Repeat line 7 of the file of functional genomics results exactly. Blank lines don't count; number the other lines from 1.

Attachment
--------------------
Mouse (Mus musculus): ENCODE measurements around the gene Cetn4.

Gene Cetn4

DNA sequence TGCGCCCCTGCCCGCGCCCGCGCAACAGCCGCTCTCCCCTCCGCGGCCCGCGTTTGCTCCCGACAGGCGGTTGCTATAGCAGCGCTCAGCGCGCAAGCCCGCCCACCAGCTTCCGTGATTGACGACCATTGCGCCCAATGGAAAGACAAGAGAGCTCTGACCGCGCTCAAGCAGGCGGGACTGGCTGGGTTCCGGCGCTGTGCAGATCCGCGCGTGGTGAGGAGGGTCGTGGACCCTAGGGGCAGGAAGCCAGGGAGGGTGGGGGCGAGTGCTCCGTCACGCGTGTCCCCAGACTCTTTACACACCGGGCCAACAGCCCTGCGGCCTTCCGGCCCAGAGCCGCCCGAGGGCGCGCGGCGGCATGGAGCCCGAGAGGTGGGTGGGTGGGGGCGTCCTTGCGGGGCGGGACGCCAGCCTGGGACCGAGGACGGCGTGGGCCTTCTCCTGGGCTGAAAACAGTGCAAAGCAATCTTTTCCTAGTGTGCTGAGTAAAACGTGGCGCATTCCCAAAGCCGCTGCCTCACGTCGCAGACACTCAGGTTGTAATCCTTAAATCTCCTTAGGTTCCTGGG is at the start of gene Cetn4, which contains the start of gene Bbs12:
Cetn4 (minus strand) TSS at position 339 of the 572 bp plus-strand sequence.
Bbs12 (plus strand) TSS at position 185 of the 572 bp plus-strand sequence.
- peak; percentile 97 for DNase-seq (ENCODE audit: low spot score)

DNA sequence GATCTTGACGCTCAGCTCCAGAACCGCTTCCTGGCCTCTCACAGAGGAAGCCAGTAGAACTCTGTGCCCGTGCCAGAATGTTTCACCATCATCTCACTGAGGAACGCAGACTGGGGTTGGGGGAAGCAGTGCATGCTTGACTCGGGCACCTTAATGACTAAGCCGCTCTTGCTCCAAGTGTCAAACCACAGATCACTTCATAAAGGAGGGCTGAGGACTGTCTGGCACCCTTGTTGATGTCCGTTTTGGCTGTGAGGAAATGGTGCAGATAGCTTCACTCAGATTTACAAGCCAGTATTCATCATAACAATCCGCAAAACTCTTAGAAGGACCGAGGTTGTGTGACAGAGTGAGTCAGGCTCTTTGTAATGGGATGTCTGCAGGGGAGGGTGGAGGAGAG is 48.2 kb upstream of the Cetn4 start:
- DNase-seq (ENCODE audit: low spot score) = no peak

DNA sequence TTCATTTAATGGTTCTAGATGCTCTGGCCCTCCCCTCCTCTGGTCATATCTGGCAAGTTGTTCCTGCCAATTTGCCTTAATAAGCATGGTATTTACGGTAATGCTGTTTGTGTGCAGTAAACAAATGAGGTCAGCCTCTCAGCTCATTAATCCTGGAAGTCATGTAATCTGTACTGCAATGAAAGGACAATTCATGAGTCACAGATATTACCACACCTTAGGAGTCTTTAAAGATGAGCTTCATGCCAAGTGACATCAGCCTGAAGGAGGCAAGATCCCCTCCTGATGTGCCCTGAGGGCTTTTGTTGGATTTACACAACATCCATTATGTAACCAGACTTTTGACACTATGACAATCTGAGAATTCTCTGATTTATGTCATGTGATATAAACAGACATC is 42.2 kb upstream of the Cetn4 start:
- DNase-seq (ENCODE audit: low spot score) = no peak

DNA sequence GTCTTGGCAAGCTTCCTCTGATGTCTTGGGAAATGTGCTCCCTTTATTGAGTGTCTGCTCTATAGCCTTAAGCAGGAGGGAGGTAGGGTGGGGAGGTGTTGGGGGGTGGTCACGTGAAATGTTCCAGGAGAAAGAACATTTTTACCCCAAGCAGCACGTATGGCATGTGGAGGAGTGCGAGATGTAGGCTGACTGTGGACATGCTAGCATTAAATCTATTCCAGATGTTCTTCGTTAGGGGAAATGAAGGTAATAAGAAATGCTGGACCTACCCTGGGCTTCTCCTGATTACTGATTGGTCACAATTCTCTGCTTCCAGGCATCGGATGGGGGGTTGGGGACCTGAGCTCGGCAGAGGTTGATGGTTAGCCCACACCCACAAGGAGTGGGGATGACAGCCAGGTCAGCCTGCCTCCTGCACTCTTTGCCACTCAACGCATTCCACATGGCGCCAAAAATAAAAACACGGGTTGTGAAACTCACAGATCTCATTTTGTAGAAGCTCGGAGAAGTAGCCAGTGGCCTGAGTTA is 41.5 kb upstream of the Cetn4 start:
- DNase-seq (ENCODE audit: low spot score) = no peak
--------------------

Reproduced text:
DNA sequence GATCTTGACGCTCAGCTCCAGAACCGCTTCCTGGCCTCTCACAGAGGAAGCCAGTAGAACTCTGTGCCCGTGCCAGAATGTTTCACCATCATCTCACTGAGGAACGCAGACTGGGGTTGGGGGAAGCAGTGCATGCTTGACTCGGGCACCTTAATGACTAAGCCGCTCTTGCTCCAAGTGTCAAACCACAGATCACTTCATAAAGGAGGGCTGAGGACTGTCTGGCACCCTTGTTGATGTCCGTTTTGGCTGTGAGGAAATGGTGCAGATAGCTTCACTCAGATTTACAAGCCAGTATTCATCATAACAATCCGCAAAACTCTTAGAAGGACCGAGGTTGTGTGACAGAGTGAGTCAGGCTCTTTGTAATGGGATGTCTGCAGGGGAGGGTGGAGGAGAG is 48.2 kb upstream of the Cetn4 start: